A story about a dog... or 17

A story about a dog... or 17

So, I’ve been an Ambassador for Guide Dogs for the Blind for over ten years now.

When I’m out walking the doggies, people (who don’t know that I actually run my own edible dog card business) think that raising and training the guide dog pups is actually my job.

It’s not.

What I do for the charity is actually 100% voluntary. I don’t get paid or anything. The rearwards I get from raising these little heroes is all emotional.

A lot of people don’t understand that.

The other thing I get asked a lot about is “do you not get too attached to the dogs?”.

It’s a weird question for me, if I’m being honest. It kind of makes me feel that people think I don’t care. Like I can just raise a dog from a pup onto their early life and then just not bat an eyelid when they leave.

I know people probably don’t mean for me to feel like that, but I feel it all the same.

The truth is, it absolutely kills me when they go. Even in a few short months, my family and I will have created so many happy memories with each dog and now they’re off and, in some cases, we will never see them again.

But there are few things that get me through the heartbreak.

Firstly when they leave, my friends at the charity will give me updates on how they’re progressing. This really does help to put my mind at ease, knowing that they’re settling into their new life.

Secondly, there’s the obvious pride we always have when a guide dog goes on to qualify and become a full Guide Dog. A huge amount of hard work goes into getting that dog from a cute little puppy onto a highly trained Guide Dog and it’s not just what we do at home, it’s also the tireless work the Association puts into the intense training. Those guys work so hard with the dogs and I’ve always felt that, knowing lots of the trainers personally, that they see their work as so much more than a job. They are all so hugely devoted to the dogs and I really support that.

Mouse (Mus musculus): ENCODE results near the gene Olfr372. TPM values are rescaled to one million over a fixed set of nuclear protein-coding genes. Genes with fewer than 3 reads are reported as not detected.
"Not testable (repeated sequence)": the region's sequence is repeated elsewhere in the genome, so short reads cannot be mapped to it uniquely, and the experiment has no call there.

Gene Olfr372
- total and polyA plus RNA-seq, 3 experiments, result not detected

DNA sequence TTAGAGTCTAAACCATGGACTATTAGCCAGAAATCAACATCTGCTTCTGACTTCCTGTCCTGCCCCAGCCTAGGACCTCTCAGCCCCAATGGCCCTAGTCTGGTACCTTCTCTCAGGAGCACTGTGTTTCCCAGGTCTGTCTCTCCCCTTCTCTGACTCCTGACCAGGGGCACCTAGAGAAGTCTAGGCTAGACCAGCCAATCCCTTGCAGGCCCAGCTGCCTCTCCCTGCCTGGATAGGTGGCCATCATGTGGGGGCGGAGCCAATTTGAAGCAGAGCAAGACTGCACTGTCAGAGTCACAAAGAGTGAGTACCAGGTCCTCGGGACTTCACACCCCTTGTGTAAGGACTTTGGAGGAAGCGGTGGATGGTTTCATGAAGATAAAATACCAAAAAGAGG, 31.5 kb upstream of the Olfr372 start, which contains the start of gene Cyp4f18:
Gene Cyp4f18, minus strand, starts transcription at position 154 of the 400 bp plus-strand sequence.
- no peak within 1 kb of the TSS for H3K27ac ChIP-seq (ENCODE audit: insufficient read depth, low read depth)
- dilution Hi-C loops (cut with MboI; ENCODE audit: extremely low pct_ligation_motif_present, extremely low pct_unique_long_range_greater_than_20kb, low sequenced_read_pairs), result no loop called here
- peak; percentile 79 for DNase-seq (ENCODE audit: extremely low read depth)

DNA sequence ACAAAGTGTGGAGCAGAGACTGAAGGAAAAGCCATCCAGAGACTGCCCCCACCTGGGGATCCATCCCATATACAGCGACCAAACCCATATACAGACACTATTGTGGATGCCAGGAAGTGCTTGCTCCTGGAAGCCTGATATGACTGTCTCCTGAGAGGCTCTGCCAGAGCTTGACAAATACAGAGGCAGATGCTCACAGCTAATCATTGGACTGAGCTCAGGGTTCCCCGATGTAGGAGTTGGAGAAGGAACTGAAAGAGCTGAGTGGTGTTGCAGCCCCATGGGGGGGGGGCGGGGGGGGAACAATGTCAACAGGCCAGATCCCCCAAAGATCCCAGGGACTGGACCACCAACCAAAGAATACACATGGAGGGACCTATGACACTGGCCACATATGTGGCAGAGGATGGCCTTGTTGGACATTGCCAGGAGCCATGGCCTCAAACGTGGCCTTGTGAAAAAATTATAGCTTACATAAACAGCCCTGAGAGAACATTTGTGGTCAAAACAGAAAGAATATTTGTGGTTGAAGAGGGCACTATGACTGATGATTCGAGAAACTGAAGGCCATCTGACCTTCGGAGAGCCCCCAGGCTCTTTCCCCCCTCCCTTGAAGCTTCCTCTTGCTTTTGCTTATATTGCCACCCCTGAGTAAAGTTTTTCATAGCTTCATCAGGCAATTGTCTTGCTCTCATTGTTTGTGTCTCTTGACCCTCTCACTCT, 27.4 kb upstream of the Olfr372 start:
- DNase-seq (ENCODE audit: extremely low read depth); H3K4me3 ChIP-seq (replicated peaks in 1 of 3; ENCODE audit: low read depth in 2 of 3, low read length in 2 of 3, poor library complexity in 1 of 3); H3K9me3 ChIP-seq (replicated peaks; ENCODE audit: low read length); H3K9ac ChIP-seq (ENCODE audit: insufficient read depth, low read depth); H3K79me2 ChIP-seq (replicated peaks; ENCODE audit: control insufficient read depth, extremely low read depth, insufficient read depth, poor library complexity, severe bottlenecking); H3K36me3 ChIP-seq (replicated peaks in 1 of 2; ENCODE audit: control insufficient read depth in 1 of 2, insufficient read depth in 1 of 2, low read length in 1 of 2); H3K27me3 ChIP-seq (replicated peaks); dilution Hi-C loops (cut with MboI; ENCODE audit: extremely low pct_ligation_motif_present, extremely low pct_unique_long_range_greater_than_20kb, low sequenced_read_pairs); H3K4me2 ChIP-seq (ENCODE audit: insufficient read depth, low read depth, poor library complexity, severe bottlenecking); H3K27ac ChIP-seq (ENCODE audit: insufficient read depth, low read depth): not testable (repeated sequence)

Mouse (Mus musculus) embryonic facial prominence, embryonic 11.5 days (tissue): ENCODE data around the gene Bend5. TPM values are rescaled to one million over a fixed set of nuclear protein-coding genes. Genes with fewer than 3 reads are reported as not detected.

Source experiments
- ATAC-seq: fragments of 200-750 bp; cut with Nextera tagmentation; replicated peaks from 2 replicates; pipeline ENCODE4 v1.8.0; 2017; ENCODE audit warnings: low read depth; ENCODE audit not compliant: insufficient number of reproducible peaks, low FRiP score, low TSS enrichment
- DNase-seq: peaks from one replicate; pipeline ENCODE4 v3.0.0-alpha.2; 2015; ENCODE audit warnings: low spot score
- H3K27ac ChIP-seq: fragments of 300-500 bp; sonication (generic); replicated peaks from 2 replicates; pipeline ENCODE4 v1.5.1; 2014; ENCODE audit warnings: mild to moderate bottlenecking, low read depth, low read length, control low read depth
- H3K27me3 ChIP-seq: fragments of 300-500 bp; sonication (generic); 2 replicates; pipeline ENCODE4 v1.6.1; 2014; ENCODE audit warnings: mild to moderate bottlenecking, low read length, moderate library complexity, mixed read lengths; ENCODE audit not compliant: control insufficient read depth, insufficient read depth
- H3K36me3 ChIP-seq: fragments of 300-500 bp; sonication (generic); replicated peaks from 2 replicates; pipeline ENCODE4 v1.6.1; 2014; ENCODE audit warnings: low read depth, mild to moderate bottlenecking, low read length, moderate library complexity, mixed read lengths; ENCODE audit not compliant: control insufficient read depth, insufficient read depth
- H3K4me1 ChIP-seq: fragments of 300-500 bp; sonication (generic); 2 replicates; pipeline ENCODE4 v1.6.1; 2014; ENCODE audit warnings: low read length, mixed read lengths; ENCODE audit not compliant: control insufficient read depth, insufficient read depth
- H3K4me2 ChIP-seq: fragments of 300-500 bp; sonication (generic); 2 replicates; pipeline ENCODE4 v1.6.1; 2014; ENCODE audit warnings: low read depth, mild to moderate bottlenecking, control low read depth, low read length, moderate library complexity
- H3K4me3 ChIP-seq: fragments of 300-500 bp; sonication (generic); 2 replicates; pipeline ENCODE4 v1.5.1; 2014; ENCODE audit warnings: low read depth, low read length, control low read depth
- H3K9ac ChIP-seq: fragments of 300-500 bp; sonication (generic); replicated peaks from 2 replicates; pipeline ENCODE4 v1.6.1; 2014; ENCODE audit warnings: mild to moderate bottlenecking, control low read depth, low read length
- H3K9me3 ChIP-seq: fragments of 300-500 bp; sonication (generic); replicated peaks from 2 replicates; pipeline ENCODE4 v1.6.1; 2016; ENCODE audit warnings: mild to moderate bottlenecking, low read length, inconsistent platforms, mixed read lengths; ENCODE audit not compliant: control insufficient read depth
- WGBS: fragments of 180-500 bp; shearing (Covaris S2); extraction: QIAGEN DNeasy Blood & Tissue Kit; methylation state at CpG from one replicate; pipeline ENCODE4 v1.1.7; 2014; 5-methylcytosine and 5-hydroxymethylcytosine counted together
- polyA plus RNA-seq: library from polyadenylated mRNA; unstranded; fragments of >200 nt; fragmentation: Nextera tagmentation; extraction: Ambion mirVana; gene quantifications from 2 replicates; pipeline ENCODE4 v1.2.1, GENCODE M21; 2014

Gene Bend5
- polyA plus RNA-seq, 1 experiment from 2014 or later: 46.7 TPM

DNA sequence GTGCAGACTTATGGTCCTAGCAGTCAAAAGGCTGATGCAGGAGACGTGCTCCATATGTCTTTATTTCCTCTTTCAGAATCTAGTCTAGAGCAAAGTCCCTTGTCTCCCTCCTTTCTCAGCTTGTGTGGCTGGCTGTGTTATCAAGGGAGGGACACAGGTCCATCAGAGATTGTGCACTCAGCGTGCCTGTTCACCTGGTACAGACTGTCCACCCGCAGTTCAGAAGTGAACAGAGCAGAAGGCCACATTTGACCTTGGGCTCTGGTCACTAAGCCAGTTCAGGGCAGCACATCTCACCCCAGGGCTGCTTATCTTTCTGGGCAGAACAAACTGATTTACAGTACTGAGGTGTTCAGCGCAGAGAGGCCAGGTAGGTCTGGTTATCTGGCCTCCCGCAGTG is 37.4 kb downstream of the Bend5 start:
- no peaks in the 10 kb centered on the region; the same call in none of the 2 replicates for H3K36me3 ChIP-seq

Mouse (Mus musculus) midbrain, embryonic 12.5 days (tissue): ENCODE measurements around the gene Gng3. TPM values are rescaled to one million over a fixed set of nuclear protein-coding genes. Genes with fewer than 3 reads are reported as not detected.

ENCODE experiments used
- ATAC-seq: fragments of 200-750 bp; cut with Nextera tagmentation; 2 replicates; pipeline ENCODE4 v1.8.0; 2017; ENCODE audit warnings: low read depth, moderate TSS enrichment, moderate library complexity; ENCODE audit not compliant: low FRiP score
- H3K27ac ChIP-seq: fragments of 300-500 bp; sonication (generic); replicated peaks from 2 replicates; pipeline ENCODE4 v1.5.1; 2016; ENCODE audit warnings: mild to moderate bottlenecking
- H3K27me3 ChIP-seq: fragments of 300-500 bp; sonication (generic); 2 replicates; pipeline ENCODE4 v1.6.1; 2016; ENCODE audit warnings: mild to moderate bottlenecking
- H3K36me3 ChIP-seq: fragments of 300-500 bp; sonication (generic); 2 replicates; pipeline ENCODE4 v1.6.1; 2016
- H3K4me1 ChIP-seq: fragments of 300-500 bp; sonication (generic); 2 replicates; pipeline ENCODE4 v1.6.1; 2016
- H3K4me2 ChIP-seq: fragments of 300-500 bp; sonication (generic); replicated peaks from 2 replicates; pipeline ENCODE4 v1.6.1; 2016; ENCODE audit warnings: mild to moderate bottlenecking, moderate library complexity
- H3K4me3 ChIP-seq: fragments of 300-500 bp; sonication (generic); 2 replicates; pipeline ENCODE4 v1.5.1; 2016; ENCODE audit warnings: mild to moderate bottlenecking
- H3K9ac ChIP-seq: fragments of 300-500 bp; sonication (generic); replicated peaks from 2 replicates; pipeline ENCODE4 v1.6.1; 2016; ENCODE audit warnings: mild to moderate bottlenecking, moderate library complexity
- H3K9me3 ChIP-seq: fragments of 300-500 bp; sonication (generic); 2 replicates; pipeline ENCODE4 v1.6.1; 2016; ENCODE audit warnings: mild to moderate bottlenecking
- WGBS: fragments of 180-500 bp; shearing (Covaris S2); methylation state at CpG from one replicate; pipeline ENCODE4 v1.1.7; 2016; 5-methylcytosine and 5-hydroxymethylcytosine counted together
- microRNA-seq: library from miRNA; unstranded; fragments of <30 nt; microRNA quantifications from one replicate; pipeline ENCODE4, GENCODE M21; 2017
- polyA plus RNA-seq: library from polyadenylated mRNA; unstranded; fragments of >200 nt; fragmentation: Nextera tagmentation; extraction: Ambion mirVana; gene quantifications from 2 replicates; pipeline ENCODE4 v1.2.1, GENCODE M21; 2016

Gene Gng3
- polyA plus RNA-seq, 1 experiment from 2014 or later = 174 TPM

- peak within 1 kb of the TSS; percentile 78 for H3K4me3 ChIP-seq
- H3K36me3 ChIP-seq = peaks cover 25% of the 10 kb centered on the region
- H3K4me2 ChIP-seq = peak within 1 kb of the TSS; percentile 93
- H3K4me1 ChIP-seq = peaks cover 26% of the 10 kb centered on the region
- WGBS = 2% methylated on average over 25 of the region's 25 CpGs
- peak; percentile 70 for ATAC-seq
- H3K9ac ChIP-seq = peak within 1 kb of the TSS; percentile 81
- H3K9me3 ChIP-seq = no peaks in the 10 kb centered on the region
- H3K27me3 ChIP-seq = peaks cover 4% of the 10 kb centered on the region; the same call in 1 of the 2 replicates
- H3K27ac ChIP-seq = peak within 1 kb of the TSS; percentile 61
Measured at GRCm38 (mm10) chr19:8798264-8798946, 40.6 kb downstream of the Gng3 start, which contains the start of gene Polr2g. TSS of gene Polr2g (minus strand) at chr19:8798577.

Lastly, I always know that it won’t be long before we’re welcoming another little hero into our fam. It’s kind of like as one chapter ends another begins in our house. Each and every dog is completely unique personality wise and that’s a really nice part about having lots of comings and goings.

Over the years, we’ve had all kinds of characters come to stay with us… Some have been absolute nutters, as you can probably imagine, but some have been so intelligent and each and every one of them has brought their own unique brand of lovability.

I’m over ten years into raising guide dog pups and, so far I’ve been lucky enough have welcomed Bert, my 17th guide dog in training, and he will be living with us for the next few months.

At the moment, we’re not thinking about Bert leaving us, we’re just loving having the little loon around, but I absolutely know that when Bert does move on, he’ll be off to do wonderful things and for that we’ll be so, so proud of him.

And then we’ll get another.

Before I sign off, I know that I speak to lots of lovely people who would like to support guide dogs and maybe even help with the doggies. Well, I happen to help raise the doggies, but there are many varying levels of support that you can offer the charity, from casual boarding, where you take care of a dog overnight to all kinds of help you can offer. 

If you want to get into guide dogs, I can’t recommend it enough. It’s helped my life so much and if you have any questions, just contact and I’ll tell you all that I know.

Thanks so much and Happy International Guide Dog Day!



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